Monday, September 10, 2018

Hollowing Out the Big Apple

By all observations New York City is experiencing a building estate boom. Developers are building everywhere. Given its dependence on the financial services industry, it should surprise no one that the city has been prospering.

True enough, apartment prices have stopped rising. In many cases they are declining. Oversupply will do that. And, if Chinese citizens are no longer willing or able to buy up condos, the demand is declining also. Add to it all, the impact of tax reform legislation, which eliminated much of the mortgage deduction, and this is not a great time to get top dollar for your condo.

One hears that consumer confidence has been increasing across the nation, and that shopping malls are making something of a comeback. Of course, the Amazon effect has damaged retail businesses. It is very difficult to compete against such a low overhead retailer.

In New York City, for whatever reason, there are fewer retail stores. Vacant storefronts have been sprouting up everywhere. The Big Apple is being hollowed out. Window shopping has gone out of fashion.

New York Times has the story, and a dismal story it is:

They proliferate like gaps in an otherwise welcoming smile, vacant storefronts along New York City’s most popular retail corridors.

They are stripped of their contents and their signs, replaced by For Rent banners that can be seen along entire stretches of otherwise thriving shopping zones.

“When you walk the streets, you see vacancies on every block in all five boroughs, rich or poor areas — even on Madison Avenue, where you used to have to fight to get space,” said Faith Hope Consolo, head of retail leasing for Douglas Elliman Real Estate, who said the increase in storefront vacancies in New York City had created “the most challenging retail landscape in my 25 years in real estate.”

A survey conducted by Douglas Elliman found that about 20 percent of all retail space in Manhattan is currently vacant, she said, compared with roughly 7 percent in 2016.

While a commercial crisis might more likely be associated with periods of economic distress, this one comes during an era of soaring prosperity, in a city teeming with tourism and booming with development.

That has aggravated the vacancy problem by producing a glut of new commercial real estate.

Particularly hard hit are gentrifying areas in Brooklyn and many of Manhattan’s top retail strips in some of the world’s priciest shopping districts, from Broadway in SoHo to Madison Avenue on the Upper East Side.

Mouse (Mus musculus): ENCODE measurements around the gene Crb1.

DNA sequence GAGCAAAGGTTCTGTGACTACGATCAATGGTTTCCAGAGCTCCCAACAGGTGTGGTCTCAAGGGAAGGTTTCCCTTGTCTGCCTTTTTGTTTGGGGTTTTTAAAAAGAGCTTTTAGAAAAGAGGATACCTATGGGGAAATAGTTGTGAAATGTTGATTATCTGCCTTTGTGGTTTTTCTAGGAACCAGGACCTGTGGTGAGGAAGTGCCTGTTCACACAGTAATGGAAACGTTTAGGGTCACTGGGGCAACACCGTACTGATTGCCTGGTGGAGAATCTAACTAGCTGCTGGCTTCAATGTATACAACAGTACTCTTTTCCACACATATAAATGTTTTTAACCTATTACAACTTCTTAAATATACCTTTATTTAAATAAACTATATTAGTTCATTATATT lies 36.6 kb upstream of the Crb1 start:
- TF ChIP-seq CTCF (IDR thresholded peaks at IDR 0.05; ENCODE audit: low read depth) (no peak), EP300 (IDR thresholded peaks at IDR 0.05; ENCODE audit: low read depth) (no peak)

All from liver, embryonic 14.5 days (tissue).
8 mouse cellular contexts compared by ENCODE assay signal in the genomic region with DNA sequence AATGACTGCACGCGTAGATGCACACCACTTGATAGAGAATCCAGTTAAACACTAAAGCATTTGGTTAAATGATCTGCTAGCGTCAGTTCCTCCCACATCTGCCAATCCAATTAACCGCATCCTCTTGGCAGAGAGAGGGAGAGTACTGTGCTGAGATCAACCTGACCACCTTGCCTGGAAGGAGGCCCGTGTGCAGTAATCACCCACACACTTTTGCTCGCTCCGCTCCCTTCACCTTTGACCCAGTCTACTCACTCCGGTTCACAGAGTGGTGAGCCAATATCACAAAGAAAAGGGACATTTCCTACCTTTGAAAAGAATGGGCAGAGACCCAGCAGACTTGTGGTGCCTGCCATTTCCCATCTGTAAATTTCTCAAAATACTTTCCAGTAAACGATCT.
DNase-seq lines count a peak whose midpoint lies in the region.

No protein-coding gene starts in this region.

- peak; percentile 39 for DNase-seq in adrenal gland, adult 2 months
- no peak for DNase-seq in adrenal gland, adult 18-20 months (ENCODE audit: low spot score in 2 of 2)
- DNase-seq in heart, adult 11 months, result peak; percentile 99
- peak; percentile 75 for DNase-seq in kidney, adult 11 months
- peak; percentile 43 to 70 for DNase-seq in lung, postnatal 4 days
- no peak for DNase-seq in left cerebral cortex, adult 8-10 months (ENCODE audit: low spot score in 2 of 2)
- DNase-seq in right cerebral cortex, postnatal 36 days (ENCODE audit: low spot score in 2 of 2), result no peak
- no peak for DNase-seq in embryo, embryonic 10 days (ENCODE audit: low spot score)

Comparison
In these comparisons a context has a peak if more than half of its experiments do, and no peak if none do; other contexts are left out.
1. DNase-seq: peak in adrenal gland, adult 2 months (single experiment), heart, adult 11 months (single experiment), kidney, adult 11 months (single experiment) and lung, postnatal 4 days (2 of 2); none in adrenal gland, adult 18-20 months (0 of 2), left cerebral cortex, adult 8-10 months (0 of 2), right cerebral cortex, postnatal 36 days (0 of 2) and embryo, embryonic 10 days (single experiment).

Soaring rents and competition from online shopping have forced out many beloved mom-and-pop shops, which many residents say decimates neighborhoods and threatens New York’s unique character. Then there is the blight that shuttered stores bring, including vagrants, graffiti and trash.

Some tenants blame the warehousing of storefronts by landlords waiting for development deals or zoning changes, or simply holding out for top rental dollars from large corporate retailers like drugstores, banks and restaurant chains. But even many national chains have shrunk their roster of stores.

Some landlords say they simply cannot find retail tenants willing to lock in long-term leases at rents that enable them to meet building payments. Others say that retailers are not biting, even at bargain rents. Whatever the factors, the vacancies are changing the look of the city’s streetscape.

Considering the complex factors that have produced this condition, we hesitate to see it as a canary in a coal mine. And yet, it does matter. And it is good that the Times has offered a comprehensive study of the phenomenon.


Sam L. said...

One might ask, "What's the crime rate in these areas?" Also, how reliable are the utilities?

Walt said...

@Sam L. My east side neighborhood is as safe as it gets and yet the stores are closing. Mom and pops first, then even the chain stores.

Ignatius Acton Chesterton OCD said...

I don't know how much Amazon’s dominance is due to low prices/overhead. I think their secret sauce is Amazon Prime 2-day shipping. It’s as close as you can get to affordable instant gratification for retail goods delivered to your doorstep. If you’ve ever gone retail shopping in an urban environment, you know the cost-benefit in terms of time and effort. Amazon Prime arrives at your doorstep. And if you’re in flyover country — especially rural Lower 48 — Amazon Prime delivers stuff to your door you might have to drive miles to obtain. And Amazon allows you to price compare to get what you imagine is the best deal. But I don’t think Amazon’s advantage is price — it”s convenience. Wild, insane, unadulterated convenience.